I really liked this book, however I will say that towards the end I felt like I was wanting the writer to get on with it already. I just felt like it was a little dragged out towards the end. Other than that, this was a quick read that did keep me guessing. I have been on a mystery/thriller sort of kick lately, and that is exactly what this was. So, if you are into that sort of read, definitely give it a go!
In the exciting new psychological thriller by the Edgar-nominated author of Joe Victim, a famous crime writer struggles to differentiate between his own reality and the frightening plot lines he's created for the page.
Jerry Grey is known to most of the world by his crime writing pseudonym, Henry Cutter-a name that has been keeping readers at the edge of their seats for more than a decade. Recently diagnosed with early onset Alzheimer's at the age of forty-nine, Jerry's crime writing days are coming to an end. His twelve books tell stories of brutal murders committed by bad men, of a world out of balance, of victims finding the darkest forms of justice. As his dementia begins to break down the wall between his life and the lives of the characters he has created, Jerry confesses his worst secret: The stories are real. He knows this because he committed the crimes. Those close to him, including the nurses at the care home where he now lives, insist that it is all in his head, that his memory is being toyed with and manipulated by his unfortunate disease. But if that were true, then why are so many bad things happening? Why are people dying?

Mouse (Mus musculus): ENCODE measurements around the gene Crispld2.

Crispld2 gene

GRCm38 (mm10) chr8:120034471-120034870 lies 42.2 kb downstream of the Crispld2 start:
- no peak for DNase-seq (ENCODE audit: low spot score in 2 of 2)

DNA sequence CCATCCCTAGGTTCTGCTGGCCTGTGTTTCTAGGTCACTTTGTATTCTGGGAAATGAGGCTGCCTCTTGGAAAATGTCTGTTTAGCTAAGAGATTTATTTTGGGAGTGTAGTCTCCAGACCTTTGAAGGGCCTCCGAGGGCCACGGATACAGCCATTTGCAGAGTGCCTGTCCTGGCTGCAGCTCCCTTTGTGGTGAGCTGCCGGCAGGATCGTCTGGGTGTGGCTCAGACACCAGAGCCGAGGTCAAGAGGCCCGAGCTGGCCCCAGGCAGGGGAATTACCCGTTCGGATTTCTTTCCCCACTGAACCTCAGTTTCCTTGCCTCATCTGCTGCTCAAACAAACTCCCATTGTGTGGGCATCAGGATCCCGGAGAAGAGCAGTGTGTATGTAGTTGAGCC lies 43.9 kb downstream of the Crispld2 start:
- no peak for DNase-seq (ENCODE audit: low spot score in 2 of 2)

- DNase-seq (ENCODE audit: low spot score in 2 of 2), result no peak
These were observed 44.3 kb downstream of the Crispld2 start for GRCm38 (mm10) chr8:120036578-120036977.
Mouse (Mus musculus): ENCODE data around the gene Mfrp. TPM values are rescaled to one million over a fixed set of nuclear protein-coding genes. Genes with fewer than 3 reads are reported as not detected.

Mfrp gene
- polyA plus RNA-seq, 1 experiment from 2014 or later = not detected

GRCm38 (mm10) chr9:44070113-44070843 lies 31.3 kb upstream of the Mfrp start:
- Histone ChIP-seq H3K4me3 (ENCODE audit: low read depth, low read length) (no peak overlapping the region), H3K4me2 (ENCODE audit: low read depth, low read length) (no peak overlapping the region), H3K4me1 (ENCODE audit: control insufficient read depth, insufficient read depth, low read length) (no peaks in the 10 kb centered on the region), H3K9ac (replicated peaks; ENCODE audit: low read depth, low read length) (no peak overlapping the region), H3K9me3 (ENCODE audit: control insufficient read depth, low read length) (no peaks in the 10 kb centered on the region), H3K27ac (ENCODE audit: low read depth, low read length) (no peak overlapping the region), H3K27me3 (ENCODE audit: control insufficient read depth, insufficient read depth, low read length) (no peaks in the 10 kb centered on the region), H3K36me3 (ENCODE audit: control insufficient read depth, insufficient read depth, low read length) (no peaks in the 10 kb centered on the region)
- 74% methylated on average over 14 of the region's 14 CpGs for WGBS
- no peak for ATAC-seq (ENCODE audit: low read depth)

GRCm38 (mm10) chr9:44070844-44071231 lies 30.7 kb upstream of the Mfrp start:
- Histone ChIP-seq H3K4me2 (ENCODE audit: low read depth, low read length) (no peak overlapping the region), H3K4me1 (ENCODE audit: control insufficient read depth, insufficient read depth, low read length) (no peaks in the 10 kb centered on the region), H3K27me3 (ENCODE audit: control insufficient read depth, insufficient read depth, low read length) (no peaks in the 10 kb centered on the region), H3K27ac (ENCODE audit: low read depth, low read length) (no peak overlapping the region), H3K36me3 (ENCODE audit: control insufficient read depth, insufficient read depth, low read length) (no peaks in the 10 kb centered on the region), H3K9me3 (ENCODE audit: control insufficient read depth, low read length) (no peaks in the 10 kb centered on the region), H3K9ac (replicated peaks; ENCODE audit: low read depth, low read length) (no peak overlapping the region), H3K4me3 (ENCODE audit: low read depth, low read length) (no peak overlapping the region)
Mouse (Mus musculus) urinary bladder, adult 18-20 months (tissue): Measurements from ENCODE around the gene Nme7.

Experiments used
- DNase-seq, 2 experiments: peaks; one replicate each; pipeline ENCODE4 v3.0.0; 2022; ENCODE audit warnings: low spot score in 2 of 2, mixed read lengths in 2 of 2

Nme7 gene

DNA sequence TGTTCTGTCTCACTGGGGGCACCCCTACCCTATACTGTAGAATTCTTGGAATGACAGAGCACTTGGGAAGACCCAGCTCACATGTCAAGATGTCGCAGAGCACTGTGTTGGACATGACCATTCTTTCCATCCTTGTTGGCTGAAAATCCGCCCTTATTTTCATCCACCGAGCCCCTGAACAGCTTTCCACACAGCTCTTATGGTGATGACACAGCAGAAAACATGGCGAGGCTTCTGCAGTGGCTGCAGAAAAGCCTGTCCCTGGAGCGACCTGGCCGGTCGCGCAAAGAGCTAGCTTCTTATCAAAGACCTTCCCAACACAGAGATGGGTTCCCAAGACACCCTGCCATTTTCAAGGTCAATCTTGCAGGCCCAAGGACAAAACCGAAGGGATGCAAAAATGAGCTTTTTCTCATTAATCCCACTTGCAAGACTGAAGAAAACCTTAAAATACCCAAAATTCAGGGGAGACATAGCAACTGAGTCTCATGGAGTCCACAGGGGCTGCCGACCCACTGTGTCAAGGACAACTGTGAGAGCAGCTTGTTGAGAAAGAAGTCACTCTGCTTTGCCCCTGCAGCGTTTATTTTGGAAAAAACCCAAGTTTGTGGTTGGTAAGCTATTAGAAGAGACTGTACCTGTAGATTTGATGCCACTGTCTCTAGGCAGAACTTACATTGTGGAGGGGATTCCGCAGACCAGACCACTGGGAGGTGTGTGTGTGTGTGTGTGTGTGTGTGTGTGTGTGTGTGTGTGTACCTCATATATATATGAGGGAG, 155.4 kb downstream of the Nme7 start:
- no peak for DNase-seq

Hailed by critics as a "masterful" (Publishers Weekly) writer who consistently offers "ferocious storytelling that makes you think and feel" (The Listener) and whose fiction evokes "Breaking Badreworked by the Coen Brothers"(Kirkus Reviews), Paul Cleave takes us down a cleverly twisted path to determine the fine line between an author and his characters, between fact and fiction.